Friday, April 22, 2011

Honey Pig



3473 Old Norcross Rd. Suite #304 Duluth, GA 30096 www.honeypigatl.com

OK foodies - after posting several reviews in a row of disappointing restaurants, I finally have a positive one for you. The restaurant is in Duluth. I think my last (and only?) post from Duluth was of Chaba Thai back in 2009. I may not visit Duluth frequently, but I've had good luck dining there. So here goes:

Last night Kyle, John, his grandmother and I went out to Honey Pig. It's located in a shopping center with a makeup store, a Japanese restaurant, and another restaurant named "Chicken and Beer." (I know - it was hard to resist the temptation of going to that place instead. But then again, the name Honey Pig also put a smile on my face.)

Eating at this restaurant was an interesting experience. You're seated at a table with a large round cast-iron lid in the center. Underneath is a gas burner, triggered by a small dial at one side of the table. You choose between pork, beef, seafood and vegetable dishes. There is a minimum of 2 orders per table - but you can choose any 2 items. First the server brings out some moderately spicy kim chi and very mild bean sprouts, placing them on two sides of the lid and turning on the gas burner. These items come with everything on the menu. Each person also get a cup of sweet soup that's mainly broth, a small bowl of sea salt, a tiny bowl of rice wraps, another tiny bowl of radish wraps, a dish containing bean sauce, chili sauce, a couple of jalapenos and onions (I think these last 2 were pickled). Your table will be completely full by now. Then you wait.

A few minutes later you'll start getting the meat or veggies you ordered. Seafood will come out first. The waiter will melt a little butter, spread it across the lid, then artfully arrange each piece of scallop or shrimp near the top center. When he comes back to cut them in half, that means they're ready. In the meantime, you can inhale the delicious aroma and imagine how good everything will taste.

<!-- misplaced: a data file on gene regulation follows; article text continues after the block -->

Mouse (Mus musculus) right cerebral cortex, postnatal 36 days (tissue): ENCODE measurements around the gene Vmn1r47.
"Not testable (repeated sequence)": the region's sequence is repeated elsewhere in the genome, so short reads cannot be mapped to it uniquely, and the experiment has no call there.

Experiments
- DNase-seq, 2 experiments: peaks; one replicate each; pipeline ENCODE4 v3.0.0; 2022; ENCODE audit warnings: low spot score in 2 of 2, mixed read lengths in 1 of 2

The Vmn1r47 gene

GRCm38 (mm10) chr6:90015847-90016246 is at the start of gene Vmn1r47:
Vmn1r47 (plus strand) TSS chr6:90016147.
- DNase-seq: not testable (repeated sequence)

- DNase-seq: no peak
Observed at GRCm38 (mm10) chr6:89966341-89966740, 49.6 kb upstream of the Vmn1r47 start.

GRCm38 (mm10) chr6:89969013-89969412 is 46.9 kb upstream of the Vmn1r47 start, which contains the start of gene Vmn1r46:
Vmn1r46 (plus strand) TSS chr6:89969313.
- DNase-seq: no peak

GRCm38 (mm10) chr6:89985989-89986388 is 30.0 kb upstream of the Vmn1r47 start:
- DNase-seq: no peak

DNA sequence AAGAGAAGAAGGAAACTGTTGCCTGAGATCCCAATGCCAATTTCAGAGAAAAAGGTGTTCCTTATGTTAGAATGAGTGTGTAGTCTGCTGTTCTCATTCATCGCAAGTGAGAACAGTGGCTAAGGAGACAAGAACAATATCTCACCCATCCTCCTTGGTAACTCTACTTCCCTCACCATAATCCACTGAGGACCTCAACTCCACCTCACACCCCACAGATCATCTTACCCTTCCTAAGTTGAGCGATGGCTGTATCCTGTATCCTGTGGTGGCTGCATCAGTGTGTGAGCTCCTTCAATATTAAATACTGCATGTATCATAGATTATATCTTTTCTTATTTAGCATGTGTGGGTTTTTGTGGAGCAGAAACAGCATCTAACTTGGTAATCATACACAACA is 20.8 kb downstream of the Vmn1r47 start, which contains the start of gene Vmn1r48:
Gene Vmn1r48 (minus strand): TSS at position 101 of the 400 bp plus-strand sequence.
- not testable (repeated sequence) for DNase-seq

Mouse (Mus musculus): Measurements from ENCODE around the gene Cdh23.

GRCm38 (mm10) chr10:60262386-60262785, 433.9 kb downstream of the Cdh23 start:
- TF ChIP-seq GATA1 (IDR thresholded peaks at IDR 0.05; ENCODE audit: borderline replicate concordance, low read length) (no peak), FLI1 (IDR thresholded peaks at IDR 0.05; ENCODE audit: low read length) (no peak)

And it will taste good. We had the scallops first, then the beef (boneless prime/Kobe style - $23.95), next the pork (Honey Pig sam-gyup-sal - $17.95), and finally the shrimp (jumbo - $24.95). The shrimp was my favorite - big juicy pieces basted in butter. The beef was good, although not quite as tender as I would have expected from something labeled Kobe. The pork was too fatty for me and Kyle, but John and his grandmother loved it. Kyle liked the kim chi - and he usually hates stuff like that, so that says something. I thought the bean sprouts were excellent. Something so simple shouldn't taste that good. They were best when they had cooked for a while and the bottom layer had gotten crispy - the same appeal as fried rice from the bottom of the pot. Our server also added a few different mushrooms - at least 3 varieties including portobello, shitake and enoki. The enoki will practically melt on the lid, a lovely sight.

There are no chicken options, probably because it's too easy to undercook chicken, which would of course lead to bad consequences.

So what do you do with all this stuff? You take either a rice or radish wrap (both are very thinly sliced, the radish being nearly transparent), grab a little bit of kim chi or bean sprouts, select a meat, dip the meat into one of the sauces, then add it to your wrap. You probably can guess the next step - roll it up into what amounts to a one or two bite wrap. It's an excellent combination (in fact, there are many different combinations possible, all of your own choosing), and really fun to eat.

The whole thing is sort of like hibachi - you get to pick a meat, watch the food cooking in front of you on a hot surface. You won't have the drama of the hibachi cooks, but you'll have the meat closer to you, and you'll get to determine when it's done enough to remove it to your own plate. For those of you who are picky about the temperature of your meat, this is a great bonus.

What I didn't like about it: the music was too loud. Some songs were overplayed R&B tunes, the others were Korean pop. The servers were all young Asian guys, and they weren't always attentive. They seemed to be hired more for their slim physiques and spiked hair than their skills at handling a table. The place is a little too trendy for me altogether.

It's not the cheapest meal in the world. Much like hibachi, you'll need to order one item off the menu per person, so you're looking at $20 each before ordering any drinks or additional selections.

Verdict: A cool experience, with plenty of good food.

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